Every year about this time I look through my oldies music and listen to a Rock Opera popular during my teenage years: “Jesus Christ Superstar.” One song tells the story of Palm Sunday starting with the crowd that greets Jesus as he rides into Jerusalem on the back of a donkey.
Hosanna, Heysanna, Sanna, Sanna Ho. Sanna Heysanna Hosanna.
Hey J.C., J.C. you’re alright by me… Sanna Ho Sanna Hey Superstar.
On Palm Sunday churches celebrate with children walking down the aisle waving palm branches and singing Hosanna’s. Every year, we rejoice and remember what happened when Jesus entered Jerusalem. The crowd spread their coats and waved palm branches shouting, “Bless the King who comes in the name of the Lord! Peace and glory in the highest heaven!” (Luke 19:38)
In “Jesus Christ Superstar” the crowd is singing and yelling with enthusiasm: Christ you know I love you. Did you see I waved? I believe in you and God, so tell me that I’m saved. (Repeat)
Palm Sunday should be exciting. This kind of enthusiastic crowd, shouting praise for God would be any preacher’s fondest fantasy. “Superstar” goes on to record Jesus’ response:
Neither you Simon, nor the fifty thousand, nor the Romans, nor the Jews,
Nor Judas, nor the Twelve, nor the priest, nor the scribes nor doomed Jerusalem itself, understand what power is, understand what glory is, understand at all –
to conquer death you only have to die. You only have to die!
The Gospel of Luke says: “As they came closer to Jerusalem and Jesus saw the city ahead, he began to cry.” (20:41) He cried? Isn’t that a strange response for the guest of honor at a parade?
For three years Jesus taught the meaning of God’s Son on earth, but no one understood what it meant: the disciples, the crowds, the Romans, the Jews, the religious leaders, none of them. They wanted a great leader; A Messiah who would free the Jews and save Israel. But the first day in town, Jesus came to the temple and threw a fit, overturned tables at the sight of merchants selling on temple grounds. “My house shall be a house of prayer,” Jesus said.
Over the next few days, Jesus came back to the temple several times and healed the sick but he also argued with religious leaders. At one point Jesus called them blind guides, snakes and hypocrites! Jesus spoke using mysterious parables that talk about the kingdom of God as not being on this earth but in heaven above.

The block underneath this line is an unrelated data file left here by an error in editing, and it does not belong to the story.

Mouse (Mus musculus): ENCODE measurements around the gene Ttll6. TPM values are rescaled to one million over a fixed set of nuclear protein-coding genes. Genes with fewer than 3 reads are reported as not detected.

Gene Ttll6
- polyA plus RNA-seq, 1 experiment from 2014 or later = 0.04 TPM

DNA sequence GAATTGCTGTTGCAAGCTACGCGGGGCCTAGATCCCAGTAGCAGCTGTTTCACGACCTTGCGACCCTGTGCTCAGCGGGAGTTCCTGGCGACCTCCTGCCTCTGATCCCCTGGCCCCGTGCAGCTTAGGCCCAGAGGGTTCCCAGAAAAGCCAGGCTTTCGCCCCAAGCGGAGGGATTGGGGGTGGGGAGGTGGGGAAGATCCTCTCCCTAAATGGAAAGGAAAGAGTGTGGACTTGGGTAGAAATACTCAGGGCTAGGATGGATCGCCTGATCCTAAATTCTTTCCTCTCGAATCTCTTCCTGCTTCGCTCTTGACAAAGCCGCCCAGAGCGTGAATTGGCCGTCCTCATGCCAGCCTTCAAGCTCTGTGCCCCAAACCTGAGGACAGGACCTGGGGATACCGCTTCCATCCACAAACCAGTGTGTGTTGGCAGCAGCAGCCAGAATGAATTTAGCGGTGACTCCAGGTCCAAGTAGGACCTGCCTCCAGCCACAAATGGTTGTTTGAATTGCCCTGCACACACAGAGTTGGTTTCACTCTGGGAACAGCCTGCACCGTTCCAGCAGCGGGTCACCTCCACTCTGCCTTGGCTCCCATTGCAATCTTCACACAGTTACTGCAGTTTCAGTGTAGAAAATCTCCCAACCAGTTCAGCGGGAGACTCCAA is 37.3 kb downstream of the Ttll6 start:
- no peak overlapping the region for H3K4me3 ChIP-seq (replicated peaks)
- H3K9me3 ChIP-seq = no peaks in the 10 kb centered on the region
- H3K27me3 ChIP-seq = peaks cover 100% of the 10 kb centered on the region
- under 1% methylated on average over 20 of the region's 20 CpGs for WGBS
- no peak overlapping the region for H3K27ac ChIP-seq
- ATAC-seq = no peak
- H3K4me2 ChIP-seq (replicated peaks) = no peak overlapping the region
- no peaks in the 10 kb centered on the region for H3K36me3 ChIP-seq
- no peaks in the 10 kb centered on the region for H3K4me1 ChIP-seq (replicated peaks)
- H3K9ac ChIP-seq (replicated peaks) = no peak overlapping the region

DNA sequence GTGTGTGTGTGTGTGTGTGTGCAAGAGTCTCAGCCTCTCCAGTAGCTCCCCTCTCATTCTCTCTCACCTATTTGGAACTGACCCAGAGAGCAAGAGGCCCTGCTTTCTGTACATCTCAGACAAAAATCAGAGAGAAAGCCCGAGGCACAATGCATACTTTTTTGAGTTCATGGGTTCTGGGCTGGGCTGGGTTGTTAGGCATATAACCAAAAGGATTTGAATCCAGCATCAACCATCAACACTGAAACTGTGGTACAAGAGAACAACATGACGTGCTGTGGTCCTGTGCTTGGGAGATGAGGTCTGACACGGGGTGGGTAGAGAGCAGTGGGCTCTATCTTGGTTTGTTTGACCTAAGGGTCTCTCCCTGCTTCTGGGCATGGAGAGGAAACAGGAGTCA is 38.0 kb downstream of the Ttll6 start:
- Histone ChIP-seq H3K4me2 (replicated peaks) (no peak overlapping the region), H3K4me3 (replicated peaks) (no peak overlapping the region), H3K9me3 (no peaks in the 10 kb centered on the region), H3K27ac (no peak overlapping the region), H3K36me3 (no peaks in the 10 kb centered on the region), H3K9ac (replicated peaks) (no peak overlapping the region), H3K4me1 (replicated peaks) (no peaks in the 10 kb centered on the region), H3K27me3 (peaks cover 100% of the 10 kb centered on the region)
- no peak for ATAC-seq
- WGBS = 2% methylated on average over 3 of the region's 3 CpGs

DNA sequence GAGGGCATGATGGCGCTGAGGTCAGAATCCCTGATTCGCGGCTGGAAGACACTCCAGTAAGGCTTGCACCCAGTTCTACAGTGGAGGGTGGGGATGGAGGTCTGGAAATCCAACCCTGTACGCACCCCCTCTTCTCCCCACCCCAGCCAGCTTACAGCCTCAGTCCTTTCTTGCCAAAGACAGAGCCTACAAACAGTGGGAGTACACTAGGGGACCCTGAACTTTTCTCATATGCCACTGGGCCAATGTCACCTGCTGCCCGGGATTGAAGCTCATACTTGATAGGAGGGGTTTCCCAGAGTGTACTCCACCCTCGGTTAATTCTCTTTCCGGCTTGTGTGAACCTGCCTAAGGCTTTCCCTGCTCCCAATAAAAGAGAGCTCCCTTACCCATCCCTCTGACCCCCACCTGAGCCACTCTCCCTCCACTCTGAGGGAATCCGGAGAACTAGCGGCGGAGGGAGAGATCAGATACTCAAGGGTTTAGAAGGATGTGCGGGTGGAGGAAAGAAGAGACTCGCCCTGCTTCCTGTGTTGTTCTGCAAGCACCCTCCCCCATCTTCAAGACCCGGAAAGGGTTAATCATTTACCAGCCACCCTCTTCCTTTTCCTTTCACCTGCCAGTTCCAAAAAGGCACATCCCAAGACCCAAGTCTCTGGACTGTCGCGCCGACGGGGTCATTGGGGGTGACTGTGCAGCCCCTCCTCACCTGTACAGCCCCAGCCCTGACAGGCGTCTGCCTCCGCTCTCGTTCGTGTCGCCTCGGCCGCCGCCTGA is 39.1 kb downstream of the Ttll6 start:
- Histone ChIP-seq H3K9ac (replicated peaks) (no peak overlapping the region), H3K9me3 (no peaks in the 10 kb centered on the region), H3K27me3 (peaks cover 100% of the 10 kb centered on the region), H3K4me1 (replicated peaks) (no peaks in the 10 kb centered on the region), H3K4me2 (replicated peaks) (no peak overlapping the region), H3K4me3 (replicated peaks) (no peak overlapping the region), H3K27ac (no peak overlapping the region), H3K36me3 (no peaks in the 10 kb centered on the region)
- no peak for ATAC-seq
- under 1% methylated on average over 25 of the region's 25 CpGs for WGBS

The joy of the crowd on Palm Sunday gave way to concern and finally to anger. This is not the way the Messiah should act! He should be working to restore Israel and liberate us from Rome. Sadly, the same crowds who shouted “Hosanna” on Palm Sunday would in a few short days be shouting: “Crucify Him! Crucify Him! You’re not the Messiah we want. So, Crucify Him!”
Before the end of the week, Jesus is arrested, tried, whipped, humiliated, spat upon, cursed, plotted against, crucified, dead and buried. When Jesus was born there was no room for him in the inn. When He died, there was no room for Him in the world.
If this were the end of the story, it would be depressing. So instead of rejoicing on Palm Sunday for Jesus Christ the “Superstar,” we should remember how Jesus responded when he saw the city of Jerusalem: He wept! Maybe we should too.
Let’s face it. We have heard this story so many times. If we react to it at all, we often respond with horror that Jesus would be treated that way, as if we had nothing to do with the events that led to Jesus’ death. But to really understand and appreciate Jesus’ mission we have to understand how we are part of that mob shouting, “Crucify him! Crucify him!”
I saw a painting depicting Jesus on the cross, but not on a lonely hill in Calvary but in the middle of a busy modern street filled with people from every walk of life hurrying by – all apparently too busy with their own problems and worries to notice the agony Jesus is enduring in their midst.
How do we respond? Do we allow Jesus to change us in a way pleasing to God or do we ignore what happens and miss the significance of what comes next?
Jesus Christ Superstar is an excellent musical, but it leaves out a critical part of the story. There is no resurrection in the rock opera. Jesus is crucified, dead and buried. The last song features Judas asking the ultimate question of Jesus: Why? Why show up at this time? At this place?
Why indeed? None of the sacrifice makes any sense unless we believe what happens next.
After Palm Sunday and the Last Supper, the betrayal, the trial, the crucifixion, the burial. After three short days we celebrate Easter. After reliving the events leading to Jesus’ death, we celebrate and remember Jesus’ resurrection. Easter Sunday is coming.
You can tell a lot about a person by the way he dies. And by the way Jesus marched to his death leaves no doubt: He had come to earth for this moment.
Which is a great reason to sing: Hosanna, Heysanna, Sanna, Sanna Ho. Sanna Heysanna Hosanna. Hey J.C., J.C. you’re alright by me… Sanna Ho Sanna Hey Superstar.